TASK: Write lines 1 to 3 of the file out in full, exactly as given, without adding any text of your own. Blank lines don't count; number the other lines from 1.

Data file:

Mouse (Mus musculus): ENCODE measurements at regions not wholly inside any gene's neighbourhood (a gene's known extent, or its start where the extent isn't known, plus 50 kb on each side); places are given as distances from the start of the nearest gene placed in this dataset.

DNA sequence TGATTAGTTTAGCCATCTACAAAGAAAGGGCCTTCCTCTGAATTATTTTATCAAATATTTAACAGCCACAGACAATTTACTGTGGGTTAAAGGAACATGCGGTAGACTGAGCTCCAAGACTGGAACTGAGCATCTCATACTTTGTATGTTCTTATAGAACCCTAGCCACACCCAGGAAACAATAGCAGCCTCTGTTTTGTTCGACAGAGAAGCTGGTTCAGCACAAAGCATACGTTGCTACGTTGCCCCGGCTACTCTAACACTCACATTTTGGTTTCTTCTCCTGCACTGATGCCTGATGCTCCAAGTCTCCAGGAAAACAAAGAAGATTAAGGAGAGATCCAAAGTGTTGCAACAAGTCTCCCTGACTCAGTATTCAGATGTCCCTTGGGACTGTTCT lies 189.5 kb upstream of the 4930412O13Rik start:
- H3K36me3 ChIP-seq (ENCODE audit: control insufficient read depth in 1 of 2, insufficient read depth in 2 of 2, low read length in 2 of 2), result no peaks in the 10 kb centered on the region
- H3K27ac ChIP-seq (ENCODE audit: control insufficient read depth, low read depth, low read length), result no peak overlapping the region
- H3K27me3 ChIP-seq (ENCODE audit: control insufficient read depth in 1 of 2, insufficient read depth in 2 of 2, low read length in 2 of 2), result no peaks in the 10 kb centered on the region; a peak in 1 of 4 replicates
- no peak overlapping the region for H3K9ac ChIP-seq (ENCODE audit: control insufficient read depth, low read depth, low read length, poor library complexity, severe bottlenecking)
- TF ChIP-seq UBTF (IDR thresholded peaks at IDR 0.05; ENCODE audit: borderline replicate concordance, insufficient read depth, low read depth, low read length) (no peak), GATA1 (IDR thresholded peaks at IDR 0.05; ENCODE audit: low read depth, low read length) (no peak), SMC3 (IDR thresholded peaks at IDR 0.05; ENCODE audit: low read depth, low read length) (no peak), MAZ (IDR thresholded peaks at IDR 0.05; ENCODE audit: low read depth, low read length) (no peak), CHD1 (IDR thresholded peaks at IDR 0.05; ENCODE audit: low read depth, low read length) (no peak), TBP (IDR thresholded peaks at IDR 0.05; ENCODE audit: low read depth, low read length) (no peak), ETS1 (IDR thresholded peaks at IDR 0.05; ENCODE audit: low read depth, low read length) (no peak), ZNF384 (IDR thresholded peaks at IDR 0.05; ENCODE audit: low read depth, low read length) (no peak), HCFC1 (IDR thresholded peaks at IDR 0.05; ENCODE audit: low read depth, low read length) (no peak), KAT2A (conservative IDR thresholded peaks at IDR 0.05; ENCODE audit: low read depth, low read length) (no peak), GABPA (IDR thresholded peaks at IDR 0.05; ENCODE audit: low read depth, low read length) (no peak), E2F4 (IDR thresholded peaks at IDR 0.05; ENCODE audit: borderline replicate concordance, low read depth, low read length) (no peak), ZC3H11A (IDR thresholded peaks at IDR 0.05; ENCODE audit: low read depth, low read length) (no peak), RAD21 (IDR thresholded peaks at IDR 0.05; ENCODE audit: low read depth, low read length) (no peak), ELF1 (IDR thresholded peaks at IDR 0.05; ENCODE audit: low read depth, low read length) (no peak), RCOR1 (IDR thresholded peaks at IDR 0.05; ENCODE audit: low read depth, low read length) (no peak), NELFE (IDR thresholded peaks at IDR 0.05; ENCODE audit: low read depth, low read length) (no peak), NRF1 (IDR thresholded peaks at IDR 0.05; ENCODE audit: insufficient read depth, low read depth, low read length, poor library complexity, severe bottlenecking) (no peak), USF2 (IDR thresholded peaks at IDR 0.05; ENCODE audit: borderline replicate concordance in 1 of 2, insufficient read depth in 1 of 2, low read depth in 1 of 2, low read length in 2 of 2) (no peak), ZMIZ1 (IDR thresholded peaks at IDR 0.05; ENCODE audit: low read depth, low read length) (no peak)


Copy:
Mouse (Mus musculus): ENCODE measurements at regions not wholly inside any gene's neighbourhood (a gene's known extent, or its start where the extent isn't known, plus 50 kb on each side); places are given as distances from the start of the nearest gene placed in this dataset.

DNA sequence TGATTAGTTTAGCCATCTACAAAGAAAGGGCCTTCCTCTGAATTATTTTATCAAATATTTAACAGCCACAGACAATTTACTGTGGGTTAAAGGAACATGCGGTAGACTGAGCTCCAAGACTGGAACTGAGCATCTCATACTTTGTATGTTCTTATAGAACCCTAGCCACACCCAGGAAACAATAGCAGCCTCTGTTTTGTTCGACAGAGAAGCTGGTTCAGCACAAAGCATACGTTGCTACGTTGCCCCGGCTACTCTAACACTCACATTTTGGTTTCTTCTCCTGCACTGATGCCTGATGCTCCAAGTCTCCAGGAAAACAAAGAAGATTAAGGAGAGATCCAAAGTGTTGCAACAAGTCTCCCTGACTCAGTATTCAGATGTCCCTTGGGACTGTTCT lies 189.5 kb upstream of the 4930412O13Rik start:
- H3K36me3 ChIP-seq (ENCODE audit: control insufficient read depth in 1 of 2, insufficient read depth in 2 of 2, low read length in 2 of 2), result no peaks in the 10 kb centered on the region